The summer of 2011 was unfolding as normal for Tyrone.
hey were hit with a Dermot Molloy sucker-punch goal in Clones in falling to Donegal in the Ulster semi-final, but were briskly making their way to the closing stages of the All-Ireland Championship.
They held Armagh at arm's length in a round three qualifier, polished off Roscommon in quick time and then the draw produced exactly what they wanted - Dublin.
Brian McGuigan explained: "Anytime we drew Dublin, you could see the change in intensity, the atmosphere round training after that.
"That was because we relished playing Dublin and there was nowhere else we would have wanted to play Dublin than in Croke Park because when you got on top of them, their own crowd got on their backs."
As well as that, there was an added bit of needle; Tyrone had been knocked out by Dublin at the quarter-final stage the year before.
"We went into 2011 looking for redemption, but we were fooling ourselves. The legs had gone from a lot of our star players," explained McGuigan.
"Diarmuid Connolly had a massive game that day and there were a lot of people saying that if his first shot hadn't gone over, he might have had a stinker. He was a real confidence player and once the first one went over there was no stopping him.
"Something that stuck in my head was that there was a ball going over by the sideline in the first half on the Cusack side. Marty Penrose was going for it and he would have been one of our fastest players at that time and he was five yards in front of Cian O'Sullivan. And by the time they got to the ball, Cian was a yard in front of Penrose.
"I was in the middle of the game, standing there and saying out loud, 'Wow, would you look at that?'"
At the time, Dublin's form had been shaky. They got through a strange Leinster final, 2-12 to 1-12 winners over Wexford. It came about through a complete freak goal. Wexford goalkeeper Anthony Masterson raced off his line to try to punch a ball clear. Instead, it hit full-back Graeme Molloy and trickled into the net.
But this was a blitz that tore Tyrone asunder. The scoreline finished 0-22 to 0-15 but it could have been a lot worse only for a series of goal chances butchered at the end with the Hill baying for Red Hand blood.
It was with that evidence that Jim McGuinness concocted a different game plan for when Donegal took on the Dubs in the semi-final.
He took possession of the players' mobile phones and rolled out the plan; only one forward. At the time it was utterly radical and it was working at half-time when they led 0-4 to 0-2.
Kevin Cassidy explained: "McGuinness, looking at it down through the years, he might have felt our best chance of getting over the line was frustrating these boys to the point where they were turning on each other and didn't know what was going on.
"Funny, listening to Bernard Brogan's book - I'm listening to it as an audiobook - he says of the 2011 game, a year or two before that, they would have imploded in the dressing room.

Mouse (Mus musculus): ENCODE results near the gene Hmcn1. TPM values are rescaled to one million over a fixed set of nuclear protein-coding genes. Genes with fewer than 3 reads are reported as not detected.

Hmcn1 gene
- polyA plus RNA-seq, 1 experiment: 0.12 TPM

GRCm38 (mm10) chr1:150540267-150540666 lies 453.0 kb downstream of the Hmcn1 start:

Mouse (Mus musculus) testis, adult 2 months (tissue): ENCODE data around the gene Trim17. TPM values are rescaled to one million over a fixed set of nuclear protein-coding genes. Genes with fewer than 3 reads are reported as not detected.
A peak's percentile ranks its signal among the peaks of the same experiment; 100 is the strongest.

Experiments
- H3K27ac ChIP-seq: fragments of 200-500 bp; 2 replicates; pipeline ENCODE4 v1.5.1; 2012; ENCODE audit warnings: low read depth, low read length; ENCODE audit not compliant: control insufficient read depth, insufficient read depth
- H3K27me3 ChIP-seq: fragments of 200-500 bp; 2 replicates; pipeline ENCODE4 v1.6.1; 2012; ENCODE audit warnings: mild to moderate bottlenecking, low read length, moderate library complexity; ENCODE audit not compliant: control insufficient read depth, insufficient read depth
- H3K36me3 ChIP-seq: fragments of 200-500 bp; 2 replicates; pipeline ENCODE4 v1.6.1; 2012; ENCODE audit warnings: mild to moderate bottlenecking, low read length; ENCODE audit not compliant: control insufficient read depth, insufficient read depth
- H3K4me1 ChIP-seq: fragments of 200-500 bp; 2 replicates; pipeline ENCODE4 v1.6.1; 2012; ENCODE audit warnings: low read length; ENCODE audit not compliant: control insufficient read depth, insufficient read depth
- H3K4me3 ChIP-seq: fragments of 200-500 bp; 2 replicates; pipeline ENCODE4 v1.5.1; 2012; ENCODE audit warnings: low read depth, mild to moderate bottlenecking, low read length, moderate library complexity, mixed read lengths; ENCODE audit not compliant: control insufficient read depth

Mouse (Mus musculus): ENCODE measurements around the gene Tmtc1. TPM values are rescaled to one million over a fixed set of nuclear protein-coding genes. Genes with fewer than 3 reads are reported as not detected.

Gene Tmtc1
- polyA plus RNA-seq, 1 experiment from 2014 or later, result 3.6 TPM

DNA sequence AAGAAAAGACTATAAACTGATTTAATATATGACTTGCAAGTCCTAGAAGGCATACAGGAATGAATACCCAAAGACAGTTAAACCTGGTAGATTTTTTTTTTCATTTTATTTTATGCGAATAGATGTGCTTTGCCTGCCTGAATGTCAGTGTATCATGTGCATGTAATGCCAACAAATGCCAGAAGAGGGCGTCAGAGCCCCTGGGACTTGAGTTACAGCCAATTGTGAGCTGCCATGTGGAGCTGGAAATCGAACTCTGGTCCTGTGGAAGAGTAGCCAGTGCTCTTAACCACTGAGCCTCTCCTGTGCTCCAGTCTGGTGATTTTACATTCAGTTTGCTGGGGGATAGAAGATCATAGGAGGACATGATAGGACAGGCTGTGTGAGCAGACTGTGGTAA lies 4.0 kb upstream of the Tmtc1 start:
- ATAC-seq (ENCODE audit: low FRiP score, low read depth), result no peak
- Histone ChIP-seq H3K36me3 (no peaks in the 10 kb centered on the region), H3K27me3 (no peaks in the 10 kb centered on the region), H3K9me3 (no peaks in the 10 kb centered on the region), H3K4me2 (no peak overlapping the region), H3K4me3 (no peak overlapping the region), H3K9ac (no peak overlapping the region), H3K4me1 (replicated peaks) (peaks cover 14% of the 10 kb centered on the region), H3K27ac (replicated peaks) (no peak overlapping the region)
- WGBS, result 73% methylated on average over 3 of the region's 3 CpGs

"But Caroline Currid (renowned performance coach who had worked with Tyrone in their 2008 All-Ireland-winning season) was working with them that year. In our dressing room, Jim was saying that next door they would be killing each other and they don't know what is going to happen.
"Whereas in the Brogan book, it was completely calm in their dressing room. They were saying what we expected them to do, and how they would not fall into that trap.
"So we underestimated their mental toughness."
We all know what happened next. Dublin found a way through the second half. They found a way against Kerry. Apart from blips against Mayo in 2012 and Donegal in 2014, they've kept finding a way, every game, every year. They have dominated like no other team have before.
And for all their talent, nobody saw it coming.
"I don't think any player of that time would have thought that. Dublin were knocking on the door and the thought might have been that they could snatch one and then party and disappear," said Cassidy.
"If you remember 2011 when they won, there were pictures of Sam Maguire in the jacuzzi, pics of champagne everywhere. I thought to myself that their heads would go. In the year after, they didn't win either.
"But I go back to the Brogan book, by the end of his career he was a former Player of the Year and had multiple All-Ireland medals, and he couldn't even get on the panel - couldn't even get into the in-house game at training!
"You couldn't imagine that happening to other big players in counties, say a Mattie Donnelly or a Michael Murphy. They might not want to do that. It's just that the mental toughness of Dublin is unbelievable."
And McGuigan exclaimed: "Jesus, I didn't think it could happen. You look at the Kerry golden years, they couldn't do five in a row and now we have a team going for six.
"I think at this time you have to appreciate the players they are bringing through. Ciaran Kilkenny, Con O'Callaghan, Brian Fenton, they are among the greatest players ever to play Gaelic football."
In the meantime, they continue to break all records. Only Mayo stand in their way today of completing six in a row.
According to the weather forecast, as I write, there is a 4% chance of rain on Saturday, an hour before throw-in.
Bad news for Mayo. For them to have a chance, they need as much chaos and unpredictability as possible. The worn pitch might have provided some of that but a 'skift' of rain wouldn't have hurt either.
Dublin will do what they know best, and what has worked handsomely for them in the past. They will hunt down David Clarke's kickout and get scores off it. Mayo need to disrupt everything. And we aren't being thuggish here, but no team yet has given Dublin a hard time on and off the ball, physically. That means jostling and blocking runs, getting in the road and being a complete nuisance.
And Mayo might do all of this, all to no avail. We'll see, anyway.